Thursday, December 8, 2011

Western Missions, Western Guilt

Hwa Yung, the bishop of the Methodist Church of Malaysia, is concerned about the waning of Western missions. He cites Western guilt and charges of “imperialism” as major culprits, and he wants to counteract these.

For one thing, intellectuals from the newly established countries,

• Long for their countries to become modern democracies with advanced economies. They do not buy into the secularization theory that suggests that the unique, finely balanced combination of democracy, political stability with checks and balances in government, civil society, human rights undergirded by a strong a just legal system, and an advanced economy with minimal corruption will emerge willy-nilly with modernization. They have looked at the 20th-century experiment called Marxism, perhaps the most secular of ideologies, and have found it utterly wanting for either the prosperity or the freedoms they seek. (Christianity Today, Nov. 2011, 44)

This conclusion should be a matter of common-sense, but it certainly isn’t common. Oddly, the secularists of the Western university credit secularism with Western successes. Meanwhile, they have substituted moral relativism for a commitment to moral absolutes and marvel speechlessly before the various moral-economic-social-political woes that are now afflicting the West. This is because they are unwilling to give credit where credit is due:

• These intellectuals have reached the same conclusions as those of the late American legal scholar Harold Berman and the sociologist Rodney Stark: The moral values, legal principles, and psychological basis of the best modern Western civilizations came from their Christian history. Thus, many, like Chinese cultural Christians, see the gospel alone as able to provide adequate moral foundations for rejuvenating their nations.

Oddly, we in the West have lost vision of this fact. In fact, it has even become politically incorrect to make such observations, which can imperil one’s livelihood.

Yung cites a 2008 article in The Times (UK) by Matthew Parris, a journalist and former British MP, reflecting on his visit to Malawi:

• Now a confirmed atheist, I’ve become convinced of the enormous contribution that Christian evangelism makes in Africa: sharply distinct from the work of secular NGOS, government projects and international aid efforts. These alone will not do. Education and training alone will not do. In Africa Christianity changes people’s hearts. It brings spiritual transformation. The rebirth is real. The change is good…Those who want Africa to walk tall amid 21st-century global competition must not kid themselves that providing the material means or even the knowhow that accompanies what we call development will make the change. A whole belief system must first be supplanted by another. Removing Christian evangelism from the African equation may leave the continent at the mercy of a malign fusion of Nike, the witch doctor, the mobile phone, and the machete.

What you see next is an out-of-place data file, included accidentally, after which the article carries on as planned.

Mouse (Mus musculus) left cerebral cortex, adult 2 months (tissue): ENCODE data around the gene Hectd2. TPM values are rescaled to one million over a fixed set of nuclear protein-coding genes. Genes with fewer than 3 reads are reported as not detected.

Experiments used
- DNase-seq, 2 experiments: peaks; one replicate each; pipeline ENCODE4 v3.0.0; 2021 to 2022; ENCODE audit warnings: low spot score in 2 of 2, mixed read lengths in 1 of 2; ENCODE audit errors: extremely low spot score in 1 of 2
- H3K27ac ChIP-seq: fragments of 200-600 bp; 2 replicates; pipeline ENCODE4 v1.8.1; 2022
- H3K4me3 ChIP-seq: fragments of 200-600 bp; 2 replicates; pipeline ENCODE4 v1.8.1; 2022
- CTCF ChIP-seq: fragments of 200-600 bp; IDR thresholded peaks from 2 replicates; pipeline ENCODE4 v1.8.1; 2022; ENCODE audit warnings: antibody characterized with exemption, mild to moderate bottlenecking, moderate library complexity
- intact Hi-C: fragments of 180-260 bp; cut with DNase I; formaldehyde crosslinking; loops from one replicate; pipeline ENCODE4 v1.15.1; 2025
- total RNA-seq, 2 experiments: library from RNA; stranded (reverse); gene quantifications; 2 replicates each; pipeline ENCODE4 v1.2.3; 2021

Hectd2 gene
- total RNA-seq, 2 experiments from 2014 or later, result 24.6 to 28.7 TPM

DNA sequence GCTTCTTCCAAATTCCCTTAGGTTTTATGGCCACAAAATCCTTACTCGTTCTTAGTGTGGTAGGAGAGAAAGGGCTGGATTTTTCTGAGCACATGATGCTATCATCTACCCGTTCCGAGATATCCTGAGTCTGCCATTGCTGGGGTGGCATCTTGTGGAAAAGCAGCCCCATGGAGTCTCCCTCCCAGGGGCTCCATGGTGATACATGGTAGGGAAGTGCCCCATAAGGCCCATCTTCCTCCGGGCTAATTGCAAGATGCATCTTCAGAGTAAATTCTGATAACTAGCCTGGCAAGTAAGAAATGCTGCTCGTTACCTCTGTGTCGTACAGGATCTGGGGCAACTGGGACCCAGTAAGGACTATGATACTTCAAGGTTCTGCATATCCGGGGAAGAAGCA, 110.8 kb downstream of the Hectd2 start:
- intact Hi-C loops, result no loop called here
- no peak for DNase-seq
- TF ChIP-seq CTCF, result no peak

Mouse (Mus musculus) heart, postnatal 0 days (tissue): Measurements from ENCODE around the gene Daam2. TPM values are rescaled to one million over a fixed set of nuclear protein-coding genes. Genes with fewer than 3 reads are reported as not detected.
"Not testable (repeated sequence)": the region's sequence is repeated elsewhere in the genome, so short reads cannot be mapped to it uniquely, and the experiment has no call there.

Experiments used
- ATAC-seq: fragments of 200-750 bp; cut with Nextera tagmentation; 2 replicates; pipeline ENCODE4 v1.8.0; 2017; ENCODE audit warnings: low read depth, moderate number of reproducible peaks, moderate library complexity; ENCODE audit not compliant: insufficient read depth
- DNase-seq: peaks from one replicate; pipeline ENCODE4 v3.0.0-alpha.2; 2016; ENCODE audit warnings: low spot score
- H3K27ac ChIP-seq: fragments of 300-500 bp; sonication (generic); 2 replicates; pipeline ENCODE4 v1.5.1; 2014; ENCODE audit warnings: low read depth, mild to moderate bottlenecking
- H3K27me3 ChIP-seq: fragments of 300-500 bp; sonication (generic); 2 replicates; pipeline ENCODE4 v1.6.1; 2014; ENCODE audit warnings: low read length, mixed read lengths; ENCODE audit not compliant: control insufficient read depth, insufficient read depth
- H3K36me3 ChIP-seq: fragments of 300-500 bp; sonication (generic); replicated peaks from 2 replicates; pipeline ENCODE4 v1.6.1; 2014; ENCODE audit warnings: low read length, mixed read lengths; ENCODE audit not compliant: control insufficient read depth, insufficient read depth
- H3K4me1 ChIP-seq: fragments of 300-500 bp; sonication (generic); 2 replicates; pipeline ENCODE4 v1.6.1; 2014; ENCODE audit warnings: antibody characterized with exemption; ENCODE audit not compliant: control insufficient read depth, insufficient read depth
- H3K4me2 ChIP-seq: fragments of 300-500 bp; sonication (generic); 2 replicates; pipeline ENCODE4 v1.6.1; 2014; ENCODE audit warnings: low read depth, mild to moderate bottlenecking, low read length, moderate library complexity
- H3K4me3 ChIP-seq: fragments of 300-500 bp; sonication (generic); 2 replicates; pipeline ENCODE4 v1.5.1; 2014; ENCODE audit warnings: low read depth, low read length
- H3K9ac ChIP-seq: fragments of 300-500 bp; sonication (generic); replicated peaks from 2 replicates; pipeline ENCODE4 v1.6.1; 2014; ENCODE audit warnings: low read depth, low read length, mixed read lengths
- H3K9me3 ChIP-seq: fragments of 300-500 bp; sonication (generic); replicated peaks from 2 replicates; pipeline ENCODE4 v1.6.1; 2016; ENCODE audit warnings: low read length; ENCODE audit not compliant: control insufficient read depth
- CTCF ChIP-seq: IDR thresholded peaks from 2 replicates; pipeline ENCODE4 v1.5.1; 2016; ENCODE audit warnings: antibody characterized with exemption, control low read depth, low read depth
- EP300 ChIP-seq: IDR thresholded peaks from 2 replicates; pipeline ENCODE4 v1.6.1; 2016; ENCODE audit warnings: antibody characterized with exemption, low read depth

Well, haven’t Christian missions undermined indigenous culture? Isn’t there a basis for Western guilt? Yung cites Yale professor Lamin Sanneh claims that “Christian missions actually helped to preserve cultures and languages” through the translation of the Bible into “vernacular languages”:

• As he put it, “Christian missions are better seen as a translation movement, with consequences for vernacular revitalization, religion change and social transformation, than as a vehicle for Western cultural domination.” I don’t know of any serious scholar refuting Sanneh’s thesis.

If we are concerned about the advancement of the Third World, then missions should be encouraged. In her discussion of the missionaries to Africa, historian Ruth Tucker acknowledges that, while there were missionaries who also understood their role as one of westernizing the natives,

• They, more than any other outside influence, fought against the evils colonialism and imperialism brought. They waged long and bitter battles…the heinous traffic in human cargo. And after the demise of the slave trade they raised their voice against other crimes, including the bloody tactics King Leopold used to extract rubber from the Congo. The vast majority of missionaries were pro-African, and their stand for racial justice often made them despised by their European brothers. Indeed, it is no exaggeration to say that without the conscience of Christian missions, many of the crimes of colonialism would have gone entirely unchecked. (“From Jerusalem to Irian Jaya,” 140).

All of this should give renewed emphasis to Jesus’ words:

• Then Jesus came to them and said, "All authority in heaven and on earth has been given to me. Therefore go and make disciples of all nations, baptizing them in the name of the Father and of the Son and of the Holy Spirit, and teaching them to obey everything I have commanded you. And surely I am with you always, to the very end of the age." (Matthew 28:18-20)

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